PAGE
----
It is hard to believe that it is already September and that summer is coming to an end. But, in an effort to grab the last moments of warm weather and calm seas, I took a trip from Brunswick to Saco by boat to see an old friend. It was laughably easy to find our way — simply putting a point into GPS and following the line around the various islands and ledges. Aside from keeping an eye out for other boats and lobster buoys, there wasn’t much to do but look around and enjoy the scenery. When we got close to Portland, a view of Portland Head’s lighthouse reminded me of just how easy modern mariners have it when navigating the waters of Casco Bay.

It also happens that this coming Saturday, Sept. 11, is Maine Open Lighthouse Day. This is a day to celebrate the history and heritage of the many lighthouses along Maine’s coast. Some of them are even open to the public this coming as a part of the event. You can find out more of the details at

Lighthouses have long been a way for people both to navigate coastal areas as well as to find their way. The lights serve as markers of particular locations. Each one has a unique combination of characteristics including its exterior markings along with patterns of its light and foghorn blasts so that it is discernible from others in the area. Often lighthouses work together to guide ships in and out of tricky spots. This is true of the Kennebec River which is notoriously challenging to navigate. Lining up particular lighthouses ensures that you are in a safe zone.

Compared to the rest of the Maine coast, Casco Bay does not have a great number of lighthouses, just seven out of Maine’s 65 lights. Casco Bay does get to claim, however, the oldest lighthouse – Portland Head Light, built in 1791. Each one has a unique story including when it was built, what technology has been used over the years, and whether it had a keeper that lived on the island or traveled frequently to maintain it.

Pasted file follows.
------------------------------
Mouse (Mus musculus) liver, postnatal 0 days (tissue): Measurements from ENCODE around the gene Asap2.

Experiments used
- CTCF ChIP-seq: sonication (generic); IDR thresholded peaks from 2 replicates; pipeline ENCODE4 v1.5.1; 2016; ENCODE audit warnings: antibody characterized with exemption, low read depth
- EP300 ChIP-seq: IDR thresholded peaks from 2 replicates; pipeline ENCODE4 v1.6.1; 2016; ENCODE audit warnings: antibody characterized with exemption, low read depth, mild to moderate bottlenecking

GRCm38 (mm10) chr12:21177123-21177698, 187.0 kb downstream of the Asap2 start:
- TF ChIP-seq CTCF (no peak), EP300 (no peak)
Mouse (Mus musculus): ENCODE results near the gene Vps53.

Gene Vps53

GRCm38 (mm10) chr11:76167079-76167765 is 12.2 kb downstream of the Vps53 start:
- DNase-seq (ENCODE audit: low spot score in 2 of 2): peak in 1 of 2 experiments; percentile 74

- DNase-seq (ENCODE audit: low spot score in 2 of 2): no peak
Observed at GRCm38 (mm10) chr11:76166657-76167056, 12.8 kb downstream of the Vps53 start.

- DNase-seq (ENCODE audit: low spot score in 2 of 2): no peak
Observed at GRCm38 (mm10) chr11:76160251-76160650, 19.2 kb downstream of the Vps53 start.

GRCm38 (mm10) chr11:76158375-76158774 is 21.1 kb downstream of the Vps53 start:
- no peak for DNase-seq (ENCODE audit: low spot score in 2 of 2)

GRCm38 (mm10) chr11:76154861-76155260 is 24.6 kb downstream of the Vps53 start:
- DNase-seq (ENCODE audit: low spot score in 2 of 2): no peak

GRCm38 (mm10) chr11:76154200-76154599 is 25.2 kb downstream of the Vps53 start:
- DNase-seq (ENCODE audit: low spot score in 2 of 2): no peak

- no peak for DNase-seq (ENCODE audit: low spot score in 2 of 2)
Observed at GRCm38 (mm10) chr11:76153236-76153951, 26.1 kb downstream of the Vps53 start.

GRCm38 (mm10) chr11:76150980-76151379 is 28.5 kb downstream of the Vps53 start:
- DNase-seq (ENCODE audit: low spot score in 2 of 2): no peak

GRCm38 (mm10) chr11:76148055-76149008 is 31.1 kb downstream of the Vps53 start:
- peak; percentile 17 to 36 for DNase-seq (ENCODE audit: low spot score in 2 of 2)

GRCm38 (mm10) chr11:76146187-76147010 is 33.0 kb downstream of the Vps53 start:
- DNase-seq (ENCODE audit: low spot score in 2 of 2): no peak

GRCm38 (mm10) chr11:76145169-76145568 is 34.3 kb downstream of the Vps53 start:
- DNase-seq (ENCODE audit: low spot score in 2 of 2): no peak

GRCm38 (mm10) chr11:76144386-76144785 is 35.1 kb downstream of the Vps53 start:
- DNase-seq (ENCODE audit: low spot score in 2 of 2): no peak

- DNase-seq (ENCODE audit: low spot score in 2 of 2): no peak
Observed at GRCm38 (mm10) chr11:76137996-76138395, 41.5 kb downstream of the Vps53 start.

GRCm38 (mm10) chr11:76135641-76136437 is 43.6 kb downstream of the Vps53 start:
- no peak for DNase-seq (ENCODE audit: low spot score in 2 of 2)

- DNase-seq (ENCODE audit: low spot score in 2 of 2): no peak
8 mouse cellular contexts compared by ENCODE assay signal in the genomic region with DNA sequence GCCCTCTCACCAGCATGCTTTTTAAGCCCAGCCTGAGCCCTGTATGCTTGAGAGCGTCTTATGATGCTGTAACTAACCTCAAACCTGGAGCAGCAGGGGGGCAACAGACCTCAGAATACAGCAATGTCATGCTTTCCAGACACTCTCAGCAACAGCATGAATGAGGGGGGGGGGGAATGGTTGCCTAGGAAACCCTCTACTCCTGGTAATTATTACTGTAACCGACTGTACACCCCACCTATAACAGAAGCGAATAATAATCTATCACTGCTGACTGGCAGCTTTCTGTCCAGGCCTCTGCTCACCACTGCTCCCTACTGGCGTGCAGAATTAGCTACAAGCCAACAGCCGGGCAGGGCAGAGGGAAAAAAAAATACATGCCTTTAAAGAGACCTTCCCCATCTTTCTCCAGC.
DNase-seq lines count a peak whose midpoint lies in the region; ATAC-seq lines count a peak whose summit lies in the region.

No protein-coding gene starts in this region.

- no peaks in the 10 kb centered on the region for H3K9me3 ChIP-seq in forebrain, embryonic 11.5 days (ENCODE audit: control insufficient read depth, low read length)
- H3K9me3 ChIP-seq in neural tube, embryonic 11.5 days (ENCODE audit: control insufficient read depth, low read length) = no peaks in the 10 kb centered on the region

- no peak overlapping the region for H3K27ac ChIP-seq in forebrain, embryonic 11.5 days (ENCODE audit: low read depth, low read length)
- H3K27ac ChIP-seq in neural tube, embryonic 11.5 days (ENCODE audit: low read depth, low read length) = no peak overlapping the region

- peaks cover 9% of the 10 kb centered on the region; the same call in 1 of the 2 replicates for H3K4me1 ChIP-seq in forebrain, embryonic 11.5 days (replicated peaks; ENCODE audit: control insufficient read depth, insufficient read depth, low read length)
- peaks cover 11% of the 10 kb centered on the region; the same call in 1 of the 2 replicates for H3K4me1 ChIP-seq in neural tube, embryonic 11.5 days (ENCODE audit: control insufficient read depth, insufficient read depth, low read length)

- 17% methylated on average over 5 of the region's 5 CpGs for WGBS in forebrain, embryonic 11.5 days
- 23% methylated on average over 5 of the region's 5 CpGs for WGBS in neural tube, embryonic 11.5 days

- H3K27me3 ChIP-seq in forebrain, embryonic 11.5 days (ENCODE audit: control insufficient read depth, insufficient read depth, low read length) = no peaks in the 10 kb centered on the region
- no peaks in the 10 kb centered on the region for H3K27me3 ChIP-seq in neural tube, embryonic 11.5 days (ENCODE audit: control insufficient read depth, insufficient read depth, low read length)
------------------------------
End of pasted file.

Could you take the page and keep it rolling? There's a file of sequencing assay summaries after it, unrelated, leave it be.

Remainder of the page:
Stories of lighthouses are a rich part of Maine’s tradition. Take the story of Abbie Burgess, documented in the children’s book, “Keep the Lights Burning Abbie,” about a nine-year-old girl who kept Matinicus light burning while her father was away at sea for two weeks during a storm. I got to read this book to my girls one night from the Seguin light while staying at the keeper’s house there a few years ago. Connie Scoville Small, known as the “First Lady of Light” kept the light there as well as several others along the coast, with her husband. She spent 28 years tending lighthouses and lived to be 103. Her story, “The Lighthouse Keeper’s Wife,” is another favorite story of mine.

As technology changed, lighthouses were less commonly tended by keepers. Lights were electrified, so the oil didn’t need to be refilled. Then, they were automated, which meant someone didn’t need to be there to operate them. Over time, some lighthouses were no longer maintained and began to deteriorate. But, an interest in preservation has led to several successful restoration projects that have turned these lighthouses into museums or guest houses. If you are interested in the history of lighthouses, the Maine Maritime Museum in Bath has excellent displays full of photos and stories, and even a replica of the Cape Elizabeth light and its sparkly Fresnel lens.

Of course, lighthouses are just one of the many navigation markers along the coast. Green cans and red nuns also help mark channels for boats coming and going. And, there are other types of markers like the stone pyramid on Mark Island designed to provide a place of refuge for those who were shipwrecked. The inside of the structure was actually designed to store safety items for stranded mariners. In addition to structure, there are also printed charts with an amazing amount of detail like depths, obstacles, and subsea cables to name a few.

That brings us to the current era of navigation which is primarily electronic. Electronic navigation systems became commonplace starting in the 1970s after decades of development both through the military and space programs. It has gotten more and more sophisticated over the years and can now essentially work as an autopilot for a boat.

My trip to Saco gave me a great appreciation for the ease with which we can now find our way along the coast. But, a whole bunch of stories about people using their GPS don’t make for tales nearly as colorful and varied as those of the people who were a part of Maine’s lighthouse era.

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